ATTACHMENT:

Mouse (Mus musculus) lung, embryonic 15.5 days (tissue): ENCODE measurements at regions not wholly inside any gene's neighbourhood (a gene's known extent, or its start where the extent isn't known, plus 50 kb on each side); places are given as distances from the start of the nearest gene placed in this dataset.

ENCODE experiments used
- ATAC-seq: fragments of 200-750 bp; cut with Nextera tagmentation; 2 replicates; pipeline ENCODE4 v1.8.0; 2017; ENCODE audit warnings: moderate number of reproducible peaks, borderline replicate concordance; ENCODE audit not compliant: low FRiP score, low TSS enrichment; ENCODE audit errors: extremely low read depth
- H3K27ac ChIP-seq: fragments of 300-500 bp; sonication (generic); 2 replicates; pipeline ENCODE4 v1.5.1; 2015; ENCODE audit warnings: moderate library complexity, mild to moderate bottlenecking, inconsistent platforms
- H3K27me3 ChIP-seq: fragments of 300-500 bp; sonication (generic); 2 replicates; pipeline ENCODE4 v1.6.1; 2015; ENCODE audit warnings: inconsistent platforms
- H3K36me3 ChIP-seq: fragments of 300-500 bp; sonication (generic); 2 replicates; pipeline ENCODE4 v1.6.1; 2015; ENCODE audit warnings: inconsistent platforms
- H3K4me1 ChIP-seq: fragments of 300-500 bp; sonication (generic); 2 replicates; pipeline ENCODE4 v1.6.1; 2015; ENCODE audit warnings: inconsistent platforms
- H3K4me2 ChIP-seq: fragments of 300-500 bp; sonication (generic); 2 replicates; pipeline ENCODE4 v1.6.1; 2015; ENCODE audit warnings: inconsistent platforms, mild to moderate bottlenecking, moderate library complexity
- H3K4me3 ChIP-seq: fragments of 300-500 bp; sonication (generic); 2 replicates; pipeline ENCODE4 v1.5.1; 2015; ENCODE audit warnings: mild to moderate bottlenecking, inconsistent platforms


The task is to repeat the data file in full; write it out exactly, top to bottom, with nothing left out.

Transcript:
Mouse (Mus musculus) lung, embryonic 15.5 days (tissue): ENCODE measurements at regions not wholly inside any gene's neighbourhood (a gene's known extent, or its start where the extent isn't known, plus 50 kb on each side); places are given as distances from the start of the nearest gene placed in this dataset.

ENCODE experiments used
- ATAC-seq: fragments of 200-750 bp; cut with Nextera tagmentation; 2 replicates; pipeline ENCODE4 v1.8.0; 2017; ENCODE audit warnings: moderate number of reproducible peaks, borderline replicate concordance; ENCODE audit not compliant: low FRiP score, low TSS enrichment; ENCODE audit errors: extremely low read depth
- H3K27ac ChIP-seq: fragments of 300-500 bp; sonication (generic); 2 replicates; pipeline ENCODE4 v1.5.1; 2015; ENCODE audit warnings: moderate library complexity, mild to moderate bottlenecking, inconsistent platforms
- H3K27me3 ChIP-seq: fragments of 300-500 bp; sonication (generic); 2 replicates; pipeline ENCODE4 v1.6.1; 2015; ENCODE audit warnings: inconsistent platforms
- H3K36me3 ChIP-seq: fragments of 300-500 bp; sonication (generic); 2 replicates; pipeline ENCODE4 v1.6.1; 2015; ENCODE audit warnings: inconsistent platforms
- H3K4me1 ChIP-seq: fragments of 300-500 bp; sonication (generic); 2 replicates; pipeline ENCODE4 v1.6.1; 2015; ENCODE audit warnings: inconsistent platforms
- H3K4me2 ChIP-seq: fragments of 300-500 bp; sonication (generic); 2 replicates; pipeline ENCODE4 v1.6.1; 2015; ENCODE audit warnings: inconsistent platforms, mild to moderate bottlenecking, moderate library complexity
- H3K4me3 ChIP-seq: fragments of 300-500 bp; sonication (generic); 2 replicates; pipeline ENCODE4 v1.5.1; 2015; ENCODE audit warnings: mild to moderate bottlenecking, inconsistent platforms